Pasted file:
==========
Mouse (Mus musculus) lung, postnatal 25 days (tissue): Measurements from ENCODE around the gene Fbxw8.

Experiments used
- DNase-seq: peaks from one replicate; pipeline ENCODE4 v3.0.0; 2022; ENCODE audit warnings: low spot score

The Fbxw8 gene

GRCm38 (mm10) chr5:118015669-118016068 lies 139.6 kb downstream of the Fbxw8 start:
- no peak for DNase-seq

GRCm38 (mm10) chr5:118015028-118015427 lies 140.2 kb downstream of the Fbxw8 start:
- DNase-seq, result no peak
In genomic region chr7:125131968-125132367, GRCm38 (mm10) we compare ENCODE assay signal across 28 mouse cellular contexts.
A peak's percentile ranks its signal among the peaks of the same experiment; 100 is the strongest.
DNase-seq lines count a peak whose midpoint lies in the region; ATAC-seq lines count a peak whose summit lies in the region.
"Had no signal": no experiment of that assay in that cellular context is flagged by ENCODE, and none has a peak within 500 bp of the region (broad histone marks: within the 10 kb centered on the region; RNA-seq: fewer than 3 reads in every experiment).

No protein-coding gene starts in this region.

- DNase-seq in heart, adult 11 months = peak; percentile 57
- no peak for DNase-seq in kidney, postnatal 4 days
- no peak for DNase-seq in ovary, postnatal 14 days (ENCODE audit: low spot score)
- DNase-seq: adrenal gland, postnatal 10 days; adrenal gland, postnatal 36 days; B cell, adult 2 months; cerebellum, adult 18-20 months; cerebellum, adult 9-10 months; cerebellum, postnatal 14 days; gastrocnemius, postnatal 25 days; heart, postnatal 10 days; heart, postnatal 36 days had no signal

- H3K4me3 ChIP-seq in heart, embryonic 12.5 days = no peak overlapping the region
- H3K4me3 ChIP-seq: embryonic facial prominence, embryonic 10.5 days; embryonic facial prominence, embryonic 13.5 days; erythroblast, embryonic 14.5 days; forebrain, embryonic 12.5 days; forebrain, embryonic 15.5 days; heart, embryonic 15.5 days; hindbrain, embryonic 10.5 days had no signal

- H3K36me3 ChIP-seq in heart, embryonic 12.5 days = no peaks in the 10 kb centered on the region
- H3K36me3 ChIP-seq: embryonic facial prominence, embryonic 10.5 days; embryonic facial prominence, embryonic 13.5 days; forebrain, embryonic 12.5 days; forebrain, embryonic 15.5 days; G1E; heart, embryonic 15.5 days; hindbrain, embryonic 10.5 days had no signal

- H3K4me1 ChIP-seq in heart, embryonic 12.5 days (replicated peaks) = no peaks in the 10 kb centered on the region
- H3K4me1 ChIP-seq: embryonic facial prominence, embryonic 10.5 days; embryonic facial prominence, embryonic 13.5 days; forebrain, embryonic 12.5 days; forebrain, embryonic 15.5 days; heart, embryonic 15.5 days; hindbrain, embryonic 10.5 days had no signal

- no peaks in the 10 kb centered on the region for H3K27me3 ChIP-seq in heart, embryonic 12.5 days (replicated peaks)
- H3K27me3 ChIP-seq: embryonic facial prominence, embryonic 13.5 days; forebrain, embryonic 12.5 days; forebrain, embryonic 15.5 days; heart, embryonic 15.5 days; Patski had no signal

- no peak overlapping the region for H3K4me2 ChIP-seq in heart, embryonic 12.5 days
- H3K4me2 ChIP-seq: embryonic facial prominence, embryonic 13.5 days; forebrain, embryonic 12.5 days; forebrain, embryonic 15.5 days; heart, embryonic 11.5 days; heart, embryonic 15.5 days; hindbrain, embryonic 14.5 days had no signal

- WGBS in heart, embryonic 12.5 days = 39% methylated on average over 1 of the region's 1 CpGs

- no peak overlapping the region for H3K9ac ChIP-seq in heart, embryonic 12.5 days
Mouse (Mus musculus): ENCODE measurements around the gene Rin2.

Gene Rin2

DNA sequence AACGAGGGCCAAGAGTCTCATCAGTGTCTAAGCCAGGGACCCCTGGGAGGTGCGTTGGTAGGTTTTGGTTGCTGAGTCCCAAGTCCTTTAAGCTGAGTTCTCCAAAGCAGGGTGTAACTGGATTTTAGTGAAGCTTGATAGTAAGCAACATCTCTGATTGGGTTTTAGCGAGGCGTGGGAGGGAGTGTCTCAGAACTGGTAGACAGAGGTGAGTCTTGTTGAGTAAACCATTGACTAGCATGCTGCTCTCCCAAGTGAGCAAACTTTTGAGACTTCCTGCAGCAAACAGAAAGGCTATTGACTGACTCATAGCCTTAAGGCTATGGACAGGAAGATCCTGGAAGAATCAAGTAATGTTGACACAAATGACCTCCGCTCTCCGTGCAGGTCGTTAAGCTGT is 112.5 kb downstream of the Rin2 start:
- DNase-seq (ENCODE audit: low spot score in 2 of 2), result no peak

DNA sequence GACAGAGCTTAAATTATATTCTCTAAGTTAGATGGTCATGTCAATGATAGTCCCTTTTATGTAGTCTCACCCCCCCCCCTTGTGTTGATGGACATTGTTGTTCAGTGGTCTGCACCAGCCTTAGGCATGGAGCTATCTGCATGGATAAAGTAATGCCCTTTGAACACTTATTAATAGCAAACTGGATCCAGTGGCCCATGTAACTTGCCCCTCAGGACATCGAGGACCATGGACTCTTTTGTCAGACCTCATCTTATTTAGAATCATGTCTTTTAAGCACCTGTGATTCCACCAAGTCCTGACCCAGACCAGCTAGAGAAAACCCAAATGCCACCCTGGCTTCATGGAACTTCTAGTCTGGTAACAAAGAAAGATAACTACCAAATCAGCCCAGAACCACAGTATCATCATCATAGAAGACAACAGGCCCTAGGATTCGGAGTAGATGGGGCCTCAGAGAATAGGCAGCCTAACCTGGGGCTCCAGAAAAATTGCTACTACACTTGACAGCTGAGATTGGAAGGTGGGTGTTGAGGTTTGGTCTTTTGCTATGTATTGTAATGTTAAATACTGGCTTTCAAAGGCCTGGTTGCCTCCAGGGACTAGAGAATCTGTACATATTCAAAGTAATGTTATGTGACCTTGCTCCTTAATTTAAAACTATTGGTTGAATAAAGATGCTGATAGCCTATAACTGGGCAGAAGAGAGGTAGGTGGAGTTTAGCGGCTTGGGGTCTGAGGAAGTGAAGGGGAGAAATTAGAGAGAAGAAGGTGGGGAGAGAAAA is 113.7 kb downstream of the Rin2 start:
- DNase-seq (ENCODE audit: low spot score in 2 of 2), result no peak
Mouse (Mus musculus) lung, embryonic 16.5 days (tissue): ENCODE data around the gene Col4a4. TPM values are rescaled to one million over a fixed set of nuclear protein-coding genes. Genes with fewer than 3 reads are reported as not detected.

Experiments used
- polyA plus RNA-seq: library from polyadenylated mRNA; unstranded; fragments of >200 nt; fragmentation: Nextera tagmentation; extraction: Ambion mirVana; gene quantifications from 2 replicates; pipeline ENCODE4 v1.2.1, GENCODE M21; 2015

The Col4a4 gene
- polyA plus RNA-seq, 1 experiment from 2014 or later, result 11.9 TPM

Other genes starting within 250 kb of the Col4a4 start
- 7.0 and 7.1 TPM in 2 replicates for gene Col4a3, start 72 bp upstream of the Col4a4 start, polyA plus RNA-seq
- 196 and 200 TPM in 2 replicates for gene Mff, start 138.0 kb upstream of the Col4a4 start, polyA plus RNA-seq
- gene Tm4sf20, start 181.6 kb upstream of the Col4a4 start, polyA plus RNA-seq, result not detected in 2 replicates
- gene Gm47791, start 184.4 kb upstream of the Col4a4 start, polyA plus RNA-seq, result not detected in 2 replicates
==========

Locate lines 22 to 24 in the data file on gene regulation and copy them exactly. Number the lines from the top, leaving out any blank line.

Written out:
- H3K4me1 ChIP-seq in heart, embryonic 12.5 days (replicated peaks) = no peaks in the 10 kb centered on the region
- H3K4me1 ChIP-seq: embryonic facial prominence, embryonic 10.5 days; embryonic facial prominence, embryonic 13.5 days; forebrain, embryonic 12.5 days; forebrain, embryonic 15.5 days; heart, embryonic 15.5 days; hindbrain, embryonic 10.5 days had no signal

- no peaks in the 10 kb centered on the region for H3K27me3 ChIP-seq in heart, embryonic 12.5 days (replicated peaks)